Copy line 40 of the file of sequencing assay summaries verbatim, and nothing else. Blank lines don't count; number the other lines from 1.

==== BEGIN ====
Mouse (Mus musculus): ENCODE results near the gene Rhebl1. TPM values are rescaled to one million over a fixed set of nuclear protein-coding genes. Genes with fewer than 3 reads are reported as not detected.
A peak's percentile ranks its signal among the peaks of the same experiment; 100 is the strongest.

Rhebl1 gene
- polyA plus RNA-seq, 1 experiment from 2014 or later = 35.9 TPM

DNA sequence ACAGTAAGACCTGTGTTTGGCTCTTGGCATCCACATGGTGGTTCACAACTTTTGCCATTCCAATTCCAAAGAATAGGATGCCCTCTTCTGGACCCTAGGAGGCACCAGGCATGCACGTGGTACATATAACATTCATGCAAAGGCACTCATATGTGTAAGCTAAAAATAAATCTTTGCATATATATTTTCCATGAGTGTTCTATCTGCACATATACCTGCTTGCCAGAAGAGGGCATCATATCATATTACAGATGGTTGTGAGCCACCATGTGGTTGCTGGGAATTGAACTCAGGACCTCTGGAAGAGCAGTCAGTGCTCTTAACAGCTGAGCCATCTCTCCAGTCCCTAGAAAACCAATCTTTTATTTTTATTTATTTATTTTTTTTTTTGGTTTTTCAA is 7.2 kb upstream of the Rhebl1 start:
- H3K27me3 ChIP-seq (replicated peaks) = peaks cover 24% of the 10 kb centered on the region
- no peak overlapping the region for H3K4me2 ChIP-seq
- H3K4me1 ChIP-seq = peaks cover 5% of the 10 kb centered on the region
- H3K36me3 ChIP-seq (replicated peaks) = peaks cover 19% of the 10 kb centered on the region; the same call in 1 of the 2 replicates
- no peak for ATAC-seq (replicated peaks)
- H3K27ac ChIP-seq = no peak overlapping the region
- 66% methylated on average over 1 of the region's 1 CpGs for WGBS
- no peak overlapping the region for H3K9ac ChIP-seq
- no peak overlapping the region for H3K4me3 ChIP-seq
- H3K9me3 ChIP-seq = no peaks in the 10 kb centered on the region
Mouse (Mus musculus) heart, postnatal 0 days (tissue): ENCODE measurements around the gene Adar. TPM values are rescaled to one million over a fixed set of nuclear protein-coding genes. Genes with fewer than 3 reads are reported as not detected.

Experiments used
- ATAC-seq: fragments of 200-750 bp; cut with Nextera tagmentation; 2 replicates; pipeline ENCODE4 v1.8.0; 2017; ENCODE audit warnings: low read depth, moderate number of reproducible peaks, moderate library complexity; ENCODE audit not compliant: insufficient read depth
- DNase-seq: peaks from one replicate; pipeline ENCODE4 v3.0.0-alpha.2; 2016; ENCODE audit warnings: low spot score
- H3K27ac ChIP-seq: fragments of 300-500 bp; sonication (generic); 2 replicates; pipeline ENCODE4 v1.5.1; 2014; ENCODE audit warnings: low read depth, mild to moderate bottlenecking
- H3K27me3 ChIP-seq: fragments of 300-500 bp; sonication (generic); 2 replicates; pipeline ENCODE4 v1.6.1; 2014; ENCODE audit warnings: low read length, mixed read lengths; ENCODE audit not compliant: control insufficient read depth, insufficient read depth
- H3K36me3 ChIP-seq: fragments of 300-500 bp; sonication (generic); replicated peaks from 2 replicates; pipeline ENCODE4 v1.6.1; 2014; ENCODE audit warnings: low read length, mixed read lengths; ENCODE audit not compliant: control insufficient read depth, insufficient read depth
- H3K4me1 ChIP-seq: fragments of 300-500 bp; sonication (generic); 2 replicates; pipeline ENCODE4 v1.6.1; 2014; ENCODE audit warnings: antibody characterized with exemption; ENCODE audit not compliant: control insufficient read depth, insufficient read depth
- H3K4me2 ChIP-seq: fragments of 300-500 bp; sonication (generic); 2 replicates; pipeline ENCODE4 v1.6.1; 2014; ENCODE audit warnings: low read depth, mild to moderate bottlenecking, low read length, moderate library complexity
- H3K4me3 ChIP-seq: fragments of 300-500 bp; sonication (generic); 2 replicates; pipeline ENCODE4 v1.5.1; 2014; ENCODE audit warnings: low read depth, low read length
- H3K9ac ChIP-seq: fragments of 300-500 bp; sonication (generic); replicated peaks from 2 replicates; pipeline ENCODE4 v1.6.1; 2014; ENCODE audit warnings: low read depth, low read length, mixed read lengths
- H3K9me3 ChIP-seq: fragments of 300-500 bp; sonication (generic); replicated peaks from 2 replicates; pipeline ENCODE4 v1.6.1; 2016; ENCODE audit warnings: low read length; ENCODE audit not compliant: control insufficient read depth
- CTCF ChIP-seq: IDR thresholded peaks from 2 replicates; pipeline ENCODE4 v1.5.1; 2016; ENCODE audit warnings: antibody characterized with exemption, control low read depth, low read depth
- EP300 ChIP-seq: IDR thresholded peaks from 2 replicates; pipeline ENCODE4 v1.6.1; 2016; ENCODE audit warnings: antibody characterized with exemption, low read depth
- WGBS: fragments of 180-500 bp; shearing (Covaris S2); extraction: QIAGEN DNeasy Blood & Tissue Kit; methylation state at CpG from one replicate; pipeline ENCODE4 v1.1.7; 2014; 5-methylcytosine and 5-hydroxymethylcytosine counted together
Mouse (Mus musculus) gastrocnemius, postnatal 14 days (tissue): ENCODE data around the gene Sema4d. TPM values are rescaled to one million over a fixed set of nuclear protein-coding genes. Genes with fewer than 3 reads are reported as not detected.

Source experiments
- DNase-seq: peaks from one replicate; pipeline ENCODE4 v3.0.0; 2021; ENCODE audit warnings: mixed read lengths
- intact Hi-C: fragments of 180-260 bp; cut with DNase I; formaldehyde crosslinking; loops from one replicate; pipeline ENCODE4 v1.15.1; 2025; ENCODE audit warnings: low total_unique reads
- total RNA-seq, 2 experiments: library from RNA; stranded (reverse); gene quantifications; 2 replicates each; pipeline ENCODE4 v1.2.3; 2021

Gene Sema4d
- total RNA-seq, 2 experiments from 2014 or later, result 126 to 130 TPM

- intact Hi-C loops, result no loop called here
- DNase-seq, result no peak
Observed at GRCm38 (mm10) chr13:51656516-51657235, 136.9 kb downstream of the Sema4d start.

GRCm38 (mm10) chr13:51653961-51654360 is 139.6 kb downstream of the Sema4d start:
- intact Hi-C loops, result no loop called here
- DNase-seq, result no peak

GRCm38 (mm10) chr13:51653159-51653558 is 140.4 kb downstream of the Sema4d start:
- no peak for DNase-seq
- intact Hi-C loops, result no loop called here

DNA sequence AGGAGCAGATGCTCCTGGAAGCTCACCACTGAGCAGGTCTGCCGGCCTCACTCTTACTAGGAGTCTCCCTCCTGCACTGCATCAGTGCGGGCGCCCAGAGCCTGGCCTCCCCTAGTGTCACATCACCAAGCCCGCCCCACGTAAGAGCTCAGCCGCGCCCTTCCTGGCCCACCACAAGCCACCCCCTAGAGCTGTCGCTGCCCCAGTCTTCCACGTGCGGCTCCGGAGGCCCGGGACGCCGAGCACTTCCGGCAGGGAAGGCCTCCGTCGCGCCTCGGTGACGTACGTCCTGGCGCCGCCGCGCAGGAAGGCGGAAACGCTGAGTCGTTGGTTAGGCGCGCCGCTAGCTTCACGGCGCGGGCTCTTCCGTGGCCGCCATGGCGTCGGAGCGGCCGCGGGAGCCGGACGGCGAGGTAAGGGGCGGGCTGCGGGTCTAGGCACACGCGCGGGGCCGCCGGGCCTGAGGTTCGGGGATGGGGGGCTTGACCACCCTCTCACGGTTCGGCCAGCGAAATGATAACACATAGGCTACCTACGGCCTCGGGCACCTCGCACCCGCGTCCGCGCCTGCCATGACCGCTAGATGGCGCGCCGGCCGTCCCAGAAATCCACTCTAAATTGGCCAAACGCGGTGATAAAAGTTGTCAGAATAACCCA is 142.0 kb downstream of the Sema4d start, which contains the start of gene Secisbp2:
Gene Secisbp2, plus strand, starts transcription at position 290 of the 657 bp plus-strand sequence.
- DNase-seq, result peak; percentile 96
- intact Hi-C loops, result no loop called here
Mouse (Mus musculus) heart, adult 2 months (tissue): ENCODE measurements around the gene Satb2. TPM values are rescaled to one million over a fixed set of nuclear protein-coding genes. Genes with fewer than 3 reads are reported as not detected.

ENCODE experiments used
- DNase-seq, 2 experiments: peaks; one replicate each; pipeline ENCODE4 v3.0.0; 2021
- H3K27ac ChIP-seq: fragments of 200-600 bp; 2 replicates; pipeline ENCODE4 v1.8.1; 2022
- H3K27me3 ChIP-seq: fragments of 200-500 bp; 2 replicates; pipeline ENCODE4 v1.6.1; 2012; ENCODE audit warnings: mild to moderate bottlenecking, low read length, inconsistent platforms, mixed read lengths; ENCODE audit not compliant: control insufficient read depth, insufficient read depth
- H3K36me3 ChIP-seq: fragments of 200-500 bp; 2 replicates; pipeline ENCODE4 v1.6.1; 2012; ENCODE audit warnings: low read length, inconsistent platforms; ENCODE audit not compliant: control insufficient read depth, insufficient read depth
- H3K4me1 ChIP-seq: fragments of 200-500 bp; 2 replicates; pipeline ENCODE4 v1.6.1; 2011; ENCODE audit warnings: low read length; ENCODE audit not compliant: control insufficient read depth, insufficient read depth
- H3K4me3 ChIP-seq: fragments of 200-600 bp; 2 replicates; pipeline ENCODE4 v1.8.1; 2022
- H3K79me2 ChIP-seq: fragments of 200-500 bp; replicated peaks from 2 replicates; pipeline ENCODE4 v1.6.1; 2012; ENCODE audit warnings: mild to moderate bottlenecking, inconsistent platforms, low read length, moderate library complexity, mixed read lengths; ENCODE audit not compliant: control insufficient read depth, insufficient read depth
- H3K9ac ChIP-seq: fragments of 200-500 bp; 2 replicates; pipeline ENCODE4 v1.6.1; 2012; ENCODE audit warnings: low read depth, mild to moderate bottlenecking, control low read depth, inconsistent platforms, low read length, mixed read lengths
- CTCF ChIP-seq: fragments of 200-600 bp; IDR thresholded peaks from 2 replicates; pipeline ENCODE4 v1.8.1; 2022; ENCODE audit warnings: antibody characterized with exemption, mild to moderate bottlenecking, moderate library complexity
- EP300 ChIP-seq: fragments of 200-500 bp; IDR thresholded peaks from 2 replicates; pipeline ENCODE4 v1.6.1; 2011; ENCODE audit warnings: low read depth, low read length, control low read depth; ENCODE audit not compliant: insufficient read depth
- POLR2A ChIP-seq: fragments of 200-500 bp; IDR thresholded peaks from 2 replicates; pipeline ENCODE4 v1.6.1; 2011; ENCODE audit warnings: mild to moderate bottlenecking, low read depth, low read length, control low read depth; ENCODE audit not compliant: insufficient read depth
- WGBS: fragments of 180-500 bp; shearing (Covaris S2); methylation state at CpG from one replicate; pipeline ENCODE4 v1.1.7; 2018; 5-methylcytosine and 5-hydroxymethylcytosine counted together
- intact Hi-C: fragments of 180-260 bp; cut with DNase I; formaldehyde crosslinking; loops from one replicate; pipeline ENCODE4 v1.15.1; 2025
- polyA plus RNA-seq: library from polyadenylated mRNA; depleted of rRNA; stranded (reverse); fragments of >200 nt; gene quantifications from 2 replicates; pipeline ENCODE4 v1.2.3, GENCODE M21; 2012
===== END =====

Observed at GRCm38 (mm10) chr13:51656516-51657235, 136.9 kb downstream of the Sema4d start.